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Warriors Orochi 2

I swear we’ve been here before. In fact, I’m almost sure of it. We’ve already reviewed this game; we did it last year – two reviews if my memory serves me right. Granted there’s a number at the end of the game title this time, but I’ve checked screenshots and videos all over the Internet and it’s the same game. It looks the same, sounds the same, and three minutes in – it still plays the same. Yes, we’ve already played this game before. I’m almost sure of it…

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I guess you’ve got to give Koei some credit I suppose. They’ve made a career out of repackaging and renaming the same game they made many years ago and remarkably, it still continues to find an audience that lap it up, much in the same way some gamers are chastised for doing so with sports games every year. Warriors Orochi wasn’t exactly a master-stroke in marketing really. Koei milked Dynasty Warriors until it was too sore and diluted to fool anyone anymore, so they moved onto Samurai Warriors – and when that ran its course, Koei decided why not just mash them both together and call it something else?

And that is essentially Warriors Orochi. Sorry – Warriors Orochi 2. It’s the same repetitive gameplay segregated into five separate story strands that are all as boring and convoluted as each other. The majority of cut scenes are delivered in the form of character stills with running text trying to at least justify why you’re about to kill the same enemy a good 500+ times over. Unfortunately, when the game does treat the player to FMV movies; the characters manage to look even more lifeless and wooden than their portrait.

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And this transfers into the actual gameplay that’s still stuck back in ten years-ago-land, seemingly never to escape. Once you’ve played one stage in Warriors Orochi 2, you have quite literally seen all that the game has to offer you. It’s the same task sugar coated in a differently worded mission objective that can be summed up as follows: kill loads of enemies; take control of certain points on the map; kill the main bad guy, and repeat this for a few hours until the game’s conclusion. And with sugar coating the running theme, once players have had enough of the story campaign, the exact same hack ‘n slashery awaits in a number of ‘different’ game modes such as Survival and Time Attack, which can be experienced with a friend in co-op if there’s someone in your life you really don’t like. The only variation comes from being able to level up your characters to take into battle as a team of three, swapping and changing weapons and abilities to find that balance between power, speed and technical prowess. Congratulations if you notice the difference these upgrades make as you hammer on the attack button repeatedly.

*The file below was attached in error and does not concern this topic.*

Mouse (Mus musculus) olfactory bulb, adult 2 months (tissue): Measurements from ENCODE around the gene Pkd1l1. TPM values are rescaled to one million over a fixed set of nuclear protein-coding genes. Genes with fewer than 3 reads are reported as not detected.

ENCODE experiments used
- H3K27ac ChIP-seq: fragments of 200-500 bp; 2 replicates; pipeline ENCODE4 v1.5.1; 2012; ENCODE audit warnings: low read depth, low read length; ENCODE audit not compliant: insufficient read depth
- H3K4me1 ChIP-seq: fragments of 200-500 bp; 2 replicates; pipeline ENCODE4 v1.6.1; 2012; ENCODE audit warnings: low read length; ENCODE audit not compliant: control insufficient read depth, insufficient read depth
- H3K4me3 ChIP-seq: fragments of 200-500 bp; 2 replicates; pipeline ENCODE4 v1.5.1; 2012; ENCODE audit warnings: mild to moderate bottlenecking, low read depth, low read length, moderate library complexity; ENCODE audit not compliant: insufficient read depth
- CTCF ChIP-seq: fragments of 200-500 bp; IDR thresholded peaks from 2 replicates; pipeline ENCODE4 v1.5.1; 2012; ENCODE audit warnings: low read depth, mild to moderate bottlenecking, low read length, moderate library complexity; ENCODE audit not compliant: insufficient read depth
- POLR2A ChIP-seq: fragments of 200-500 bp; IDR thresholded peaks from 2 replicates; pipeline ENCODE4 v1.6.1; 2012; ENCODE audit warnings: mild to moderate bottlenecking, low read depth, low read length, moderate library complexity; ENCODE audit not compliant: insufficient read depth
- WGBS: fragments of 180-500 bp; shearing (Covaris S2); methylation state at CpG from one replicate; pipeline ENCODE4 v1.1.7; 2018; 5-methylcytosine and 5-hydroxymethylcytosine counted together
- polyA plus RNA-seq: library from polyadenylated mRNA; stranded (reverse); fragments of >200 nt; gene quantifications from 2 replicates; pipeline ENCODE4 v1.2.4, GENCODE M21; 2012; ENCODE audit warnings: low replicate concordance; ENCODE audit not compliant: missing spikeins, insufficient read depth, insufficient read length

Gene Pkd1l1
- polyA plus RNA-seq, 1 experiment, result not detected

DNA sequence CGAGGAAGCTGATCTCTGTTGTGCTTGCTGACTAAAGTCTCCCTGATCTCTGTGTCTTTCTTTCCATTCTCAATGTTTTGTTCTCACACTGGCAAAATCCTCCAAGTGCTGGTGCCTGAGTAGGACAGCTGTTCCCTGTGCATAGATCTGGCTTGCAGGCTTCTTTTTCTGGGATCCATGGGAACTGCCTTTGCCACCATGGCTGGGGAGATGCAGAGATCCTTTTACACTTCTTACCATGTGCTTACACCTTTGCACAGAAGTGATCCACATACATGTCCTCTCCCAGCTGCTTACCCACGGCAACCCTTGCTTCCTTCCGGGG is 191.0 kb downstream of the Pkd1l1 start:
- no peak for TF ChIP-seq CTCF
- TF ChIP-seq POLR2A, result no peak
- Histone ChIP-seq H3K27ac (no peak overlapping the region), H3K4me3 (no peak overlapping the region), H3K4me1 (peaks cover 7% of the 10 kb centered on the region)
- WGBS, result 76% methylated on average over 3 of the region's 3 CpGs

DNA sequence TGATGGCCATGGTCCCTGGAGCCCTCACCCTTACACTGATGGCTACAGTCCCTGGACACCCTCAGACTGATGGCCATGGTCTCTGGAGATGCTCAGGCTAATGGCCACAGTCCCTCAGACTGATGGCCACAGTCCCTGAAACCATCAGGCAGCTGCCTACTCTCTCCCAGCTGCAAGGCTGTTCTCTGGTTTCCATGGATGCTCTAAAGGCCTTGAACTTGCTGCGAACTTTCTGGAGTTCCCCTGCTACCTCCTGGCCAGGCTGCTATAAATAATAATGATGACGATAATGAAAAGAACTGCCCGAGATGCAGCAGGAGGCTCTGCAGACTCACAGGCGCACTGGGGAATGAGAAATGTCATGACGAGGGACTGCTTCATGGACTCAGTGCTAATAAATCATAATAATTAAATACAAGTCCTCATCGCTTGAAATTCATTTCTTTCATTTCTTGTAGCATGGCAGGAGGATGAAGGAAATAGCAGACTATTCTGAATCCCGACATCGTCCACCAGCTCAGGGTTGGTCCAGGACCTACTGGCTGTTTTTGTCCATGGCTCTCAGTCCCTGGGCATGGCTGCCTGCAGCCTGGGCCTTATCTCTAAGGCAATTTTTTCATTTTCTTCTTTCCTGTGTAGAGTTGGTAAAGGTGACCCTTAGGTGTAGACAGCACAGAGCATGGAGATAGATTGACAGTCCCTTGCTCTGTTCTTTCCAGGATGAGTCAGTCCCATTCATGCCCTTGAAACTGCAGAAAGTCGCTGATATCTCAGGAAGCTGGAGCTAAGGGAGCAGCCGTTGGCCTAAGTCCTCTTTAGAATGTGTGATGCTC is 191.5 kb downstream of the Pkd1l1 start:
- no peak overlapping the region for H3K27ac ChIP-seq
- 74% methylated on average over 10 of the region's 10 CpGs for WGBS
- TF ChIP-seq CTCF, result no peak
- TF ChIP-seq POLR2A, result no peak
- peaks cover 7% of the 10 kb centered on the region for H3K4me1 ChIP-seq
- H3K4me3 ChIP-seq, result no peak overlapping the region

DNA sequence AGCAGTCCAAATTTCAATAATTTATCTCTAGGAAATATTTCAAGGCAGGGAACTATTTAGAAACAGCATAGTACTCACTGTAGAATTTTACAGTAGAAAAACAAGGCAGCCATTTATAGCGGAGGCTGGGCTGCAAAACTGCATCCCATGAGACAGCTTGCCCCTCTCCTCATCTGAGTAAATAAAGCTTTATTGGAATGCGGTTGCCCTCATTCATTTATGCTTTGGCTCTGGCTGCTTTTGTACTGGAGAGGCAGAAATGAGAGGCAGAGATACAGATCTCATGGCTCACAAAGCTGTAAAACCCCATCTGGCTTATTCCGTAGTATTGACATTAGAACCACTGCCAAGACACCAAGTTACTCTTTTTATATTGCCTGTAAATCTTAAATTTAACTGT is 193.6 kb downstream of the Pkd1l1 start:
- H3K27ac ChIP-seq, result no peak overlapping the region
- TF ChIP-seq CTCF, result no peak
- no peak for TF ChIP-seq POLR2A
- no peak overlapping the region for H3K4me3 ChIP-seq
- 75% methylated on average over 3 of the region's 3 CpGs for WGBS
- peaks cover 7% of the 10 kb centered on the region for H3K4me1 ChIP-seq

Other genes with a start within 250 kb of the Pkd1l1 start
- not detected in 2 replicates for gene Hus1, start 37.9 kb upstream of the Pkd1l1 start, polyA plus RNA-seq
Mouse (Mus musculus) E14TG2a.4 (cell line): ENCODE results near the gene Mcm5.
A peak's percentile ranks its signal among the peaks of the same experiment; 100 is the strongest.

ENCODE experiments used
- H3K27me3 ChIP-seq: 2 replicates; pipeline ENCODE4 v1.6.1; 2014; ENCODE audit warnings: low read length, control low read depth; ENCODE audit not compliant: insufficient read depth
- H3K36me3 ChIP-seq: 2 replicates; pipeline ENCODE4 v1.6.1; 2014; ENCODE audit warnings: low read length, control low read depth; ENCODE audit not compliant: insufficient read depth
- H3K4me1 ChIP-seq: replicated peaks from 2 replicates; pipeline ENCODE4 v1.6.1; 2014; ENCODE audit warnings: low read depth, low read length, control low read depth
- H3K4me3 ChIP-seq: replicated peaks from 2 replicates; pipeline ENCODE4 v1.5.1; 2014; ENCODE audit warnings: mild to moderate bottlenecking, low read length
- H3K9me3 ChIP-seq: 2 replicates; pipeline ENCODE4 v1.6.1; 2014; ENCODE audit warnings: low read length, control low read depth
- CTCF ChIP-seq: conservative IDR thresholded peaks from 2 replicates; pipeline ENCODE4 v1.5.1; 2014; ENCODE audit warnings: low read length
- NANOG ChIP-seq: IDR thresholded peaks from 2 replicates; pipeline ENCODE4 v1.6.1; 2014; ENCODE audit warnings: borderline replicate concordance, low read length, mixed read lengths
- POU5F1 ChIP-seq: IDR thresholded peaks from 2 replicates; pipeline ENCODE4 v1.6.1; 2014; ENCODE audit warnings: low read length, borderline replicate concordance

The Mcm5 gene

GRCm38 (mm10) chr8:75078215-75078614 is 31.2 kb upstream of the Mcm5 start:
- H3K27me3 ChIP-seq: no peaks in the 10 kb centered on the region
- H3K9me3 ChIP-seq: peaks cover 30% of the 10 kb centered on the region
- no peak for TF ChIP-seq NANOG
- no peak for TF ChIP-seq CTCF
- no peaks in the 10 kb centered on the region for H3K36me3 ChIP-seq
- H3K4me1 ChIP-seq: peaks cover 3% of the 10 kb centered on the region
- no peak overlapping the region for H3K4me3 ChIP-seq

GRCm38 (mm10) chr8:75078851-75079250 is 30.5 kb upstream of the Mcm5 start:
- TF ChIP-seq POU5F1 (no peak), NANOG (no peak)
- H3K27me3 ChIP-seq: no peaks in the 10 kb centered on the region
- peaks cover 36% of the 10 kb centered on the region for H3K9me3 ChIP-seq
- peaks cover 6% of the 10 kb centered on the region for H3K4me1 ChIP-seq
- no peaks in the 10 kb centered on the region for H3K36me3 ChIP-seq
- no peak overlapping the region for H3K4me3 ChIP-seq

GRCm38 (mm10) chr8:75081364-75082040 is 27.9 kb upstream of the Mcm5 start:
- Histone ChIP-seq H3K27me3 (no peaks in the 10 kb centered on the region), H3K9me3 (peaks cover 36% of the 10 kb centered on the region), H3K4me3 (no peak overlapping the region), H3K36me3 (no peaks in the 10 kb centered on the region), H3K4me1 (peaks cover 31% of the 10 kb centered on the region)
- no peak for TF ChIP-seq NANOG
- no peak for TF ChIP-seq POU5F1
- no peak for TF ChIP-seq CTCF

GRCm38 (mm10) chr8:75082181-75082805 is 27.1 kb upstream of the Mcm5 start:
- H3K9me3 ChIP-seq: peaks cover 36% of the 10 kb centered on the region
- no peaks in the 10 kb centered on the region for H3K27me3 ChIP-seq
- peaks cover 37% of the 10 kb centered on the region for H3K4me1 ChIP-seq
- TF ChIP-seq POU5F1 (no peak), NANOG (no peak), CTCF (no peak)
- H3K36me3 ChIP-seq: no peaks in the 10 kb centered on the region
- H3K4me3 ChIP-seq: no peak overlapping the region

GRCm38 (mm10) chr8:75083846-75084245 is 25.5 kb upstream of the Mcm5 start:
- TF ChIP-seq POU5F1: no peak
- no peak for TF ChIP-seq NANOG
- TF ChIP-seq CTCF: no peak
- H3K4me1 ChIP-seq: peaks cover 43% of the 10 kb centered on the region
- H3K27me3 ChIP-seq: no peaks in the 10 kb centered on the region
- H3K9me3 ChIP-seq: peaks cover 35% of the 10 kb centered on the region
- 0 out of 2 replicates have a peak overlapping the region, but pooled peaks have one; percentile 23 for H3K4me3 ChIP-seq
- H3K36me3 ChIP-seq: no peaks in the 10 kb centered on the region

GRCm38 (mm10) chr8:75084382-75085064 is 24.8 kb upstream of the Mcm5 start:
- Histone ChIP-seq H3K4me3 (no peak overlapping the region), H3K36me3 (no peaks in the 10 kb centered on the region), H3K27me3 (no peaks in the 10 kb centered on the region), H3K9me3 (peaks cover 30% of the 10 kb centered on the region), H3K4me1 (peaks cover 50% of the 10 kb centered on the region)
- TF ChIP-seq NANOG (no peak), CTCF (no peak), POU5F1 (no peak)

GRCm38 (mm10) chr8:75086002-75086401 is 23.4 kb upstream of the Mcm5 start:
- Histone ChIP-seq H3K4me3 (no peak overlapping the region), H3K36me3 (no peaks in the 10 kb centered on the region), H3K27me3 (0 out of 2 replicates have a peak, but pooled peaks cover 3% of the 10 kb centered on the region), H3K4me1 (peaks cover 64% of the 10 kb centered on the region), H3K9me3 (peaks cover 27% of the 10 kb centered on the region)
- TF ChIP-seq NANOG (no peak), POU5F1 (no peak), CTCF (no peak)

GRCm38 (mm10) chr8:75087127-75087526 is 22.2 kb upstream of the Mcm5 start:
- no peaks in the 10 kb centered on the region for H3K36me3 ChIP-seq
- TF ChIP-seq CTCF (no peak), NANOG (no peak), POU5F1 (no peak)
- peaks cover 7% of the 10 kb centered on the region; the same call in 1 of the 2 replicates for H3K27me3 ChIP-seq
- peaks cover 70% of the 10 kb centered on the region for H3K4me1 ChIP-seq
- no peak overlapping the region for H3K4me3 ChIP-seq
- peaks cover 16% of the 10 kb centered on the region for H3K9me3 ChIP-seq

However, what makes this all so mundane is the complete absence of self-gratification gained from the combat. You’ll lay waste to silly amounts of people with over elaborate looking weapons and not once will you feel any sort of satisfaction. Enemies have the weight and feel of a piece of paper and they’ll collapse with one swipe before disappearing, only to have what must be their 70th cousin run in from out of nowhere to take his place. This is barely tolerable on its own, but it’s not aided by a slew of technical issues such as a truly abysmal draw distance and even worse, severe slowdown that brings the action to its knees making Warriors Orochi 2 damn near unplayable half the time. And with the constant droning of techno metal rock and characters screaming the same one liners over and over again, playing Warriors Orochi 2 can be a physically and mentally fatiguing experience. It’s all the more baffling because the visuals are barely last generation worthy, so what Koei had to cut down on to even get the game moving at low double figured frames per second is a very unnerving thought indeed.

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It amazes me how Koei can get away with releasing the same game every year, without even attempting to fix the problems that have plagued all their past entries. There’s nothing worth investing in here, and games like Warriors Orochi 2 not only have no place in this generation, they’re simply not acceptable anymore. Like a tired old dog that never even knew any good tricks in the first place, it’s about time Koei got out the shotgun and did us all a service.

2 out of 10

The author of this fine article

is a Senior Staff Writer at Thunderbolt, having joined in May 2007.

Gentle persuasion

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